This is a simple ayahuasca recipe that's tried and true, and works for me.

I put around 80 grams of yellow banisteriopsis caapi (the shredded vine part) and around 80 grams of psychotria viridis (also called chacruna or yage — these are leaves) into my 6-liter pressure cooker.

The mix of b. caapi and chacruna is 50/50 or something close to that.

The yellow banisteriopsis caapi vine shreds and the psychotria viridis leaves I used were both in their dried form (b. caapi vines were dried under the sun, and chacruna leaves were dried under shade).

A 50/50 mix may seem high to some, but it suits my needs best. The proportion of the two key ingredients makes a big difference.

A 50/50 mix of b. caapi amd chacruna is less likely to cause nausea and more likely to give stronger visions. Lower mixes are the opposite — you tend to get high nausea and less strong visions. So it’s a personal choice. I tend to go hard because I have so many issues. Plus the experience of drinking ayahuasca is difficult for me and I figure since it’s going to be hard either way, I might as well try and get the most out of every experience that I can.

An extract from ‘Ayahuasca: The Visionary and Healing Powers of the Vine of the Soul’ By Joan Parisi Wilcox

I top off the mix of vines and leaves with water up to the maximum level for my pressure cooker and toss in a few capfuls of apple cider vinegar. 

This is completely optional, but if I have it, I sometimes add a couple sticks of ajo sacha and/or chiric sanango (brunfelsia grandiflora). It depends on how I’m feeling. Additives/admixtures are purely optional. To make ayahuasca, all you really need is b. caapi and chacruna.

I leave this to cook for 4 hours. 4 hours in the pressure cooker is equivalent to 10-12 hours of cooking on a stove. 

After 4 hours, I take the lid off the pressure cooker and start boiling it down. I let about 1/3 of the brew evaporate before turning off the pressure cooker. More will evaporate as it cools.

Once the ayahuasca brew is cooler and easier to handle, I sieve it using a colander. This gets the big stuff out, but leaves behind a bit of powdery blackish residue. From my personal experience, this residue is important. I’ve strained the brew with a very fine sieve to remove all the residue before, and I found that my ayahuasca experience was a lot weaker with it.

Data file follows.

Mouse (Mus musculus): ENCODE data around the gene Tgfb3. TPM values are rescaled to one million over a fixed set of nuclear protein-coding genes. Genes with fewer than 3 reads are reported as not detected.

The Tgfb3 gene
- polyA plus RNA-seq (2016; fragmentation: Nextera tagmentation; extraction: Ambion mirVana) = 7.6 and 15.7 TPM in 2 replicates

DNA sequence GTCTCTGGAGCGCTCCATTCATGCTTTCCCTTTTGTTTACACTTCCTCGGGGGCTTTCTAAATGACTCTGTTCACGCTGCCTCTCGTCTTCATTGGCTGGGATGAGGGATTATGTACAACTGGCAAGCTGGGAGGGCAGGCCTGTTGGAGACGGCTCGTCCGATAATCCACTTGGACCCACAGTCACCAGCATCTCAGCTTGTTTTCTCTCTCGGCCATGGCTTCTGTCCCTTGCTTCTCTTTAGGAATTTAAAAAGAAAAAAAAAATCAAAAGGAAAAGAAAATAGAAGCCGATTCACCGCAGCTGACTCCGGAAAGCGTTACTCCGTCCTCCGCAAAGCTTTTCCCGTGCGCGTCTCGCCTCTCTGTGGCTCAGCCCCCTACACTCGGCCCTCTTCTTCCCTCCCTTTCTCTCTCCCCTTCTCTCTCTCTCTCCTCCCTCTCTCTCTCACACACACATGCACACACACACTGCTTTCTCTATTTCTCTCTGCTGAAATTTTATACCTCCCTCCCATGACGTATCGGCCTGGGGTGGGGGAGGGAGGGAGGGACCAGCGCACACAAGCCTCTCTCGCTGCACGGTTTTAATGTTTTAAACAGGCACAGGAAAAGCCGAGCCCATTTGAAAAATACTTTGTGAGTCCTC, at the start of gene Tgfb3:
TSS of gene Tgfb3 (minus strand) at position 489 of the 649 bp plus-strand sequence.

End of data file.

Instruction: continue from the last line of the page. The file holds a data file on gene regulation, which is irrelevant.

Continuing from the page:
The resulting liquid after straining is opaque, chalky brown and much thicker than it was before I started boiling it down. The smell is unmistakably ayahuasca. Meaning, it makes me gag and my eyes water a little.

The smell of ayahuasca reminds me of it’s taste, which is unfortunately very, very hard for me to take. Even as I write this, I gag a little because the physical memory is so vivid.

I then divide the ayahuasca brew into single-serve batches using small jars, which I then keep in the freezer. This way, when I’m ready for an ayahuasca experience, all I have to do is take out 1 or 2 jars, leave them to thaw on the counter and it’ll be ready for me within a couple hours. Also, before ladling some brew into each jar for freezing, I stir the mixture with the ladle so each jar will have some residue in it. Otherwise, my stored ayahuasca will vary in strength depending on the jar.

On the day when I’m preparing to drink ayahuasca, I’ll boil down the thawed brew a bit more. I do this in a small saucepan on the stove and it doesn’t take long.

The goal of evaporating more water out of the brew is to leave behind a smaller (though more concentrated) amount that I have to down. I can usually only take one or two swallows of ayahuasca (i.e. 1 or 2 shots worth). I’ve tried taking a larger amount before, but it made me gag so bad and everything I drank came out almost immediately.

So I’ve learned to work within my limits. After all, it only works if it stays in my stomach for enough time.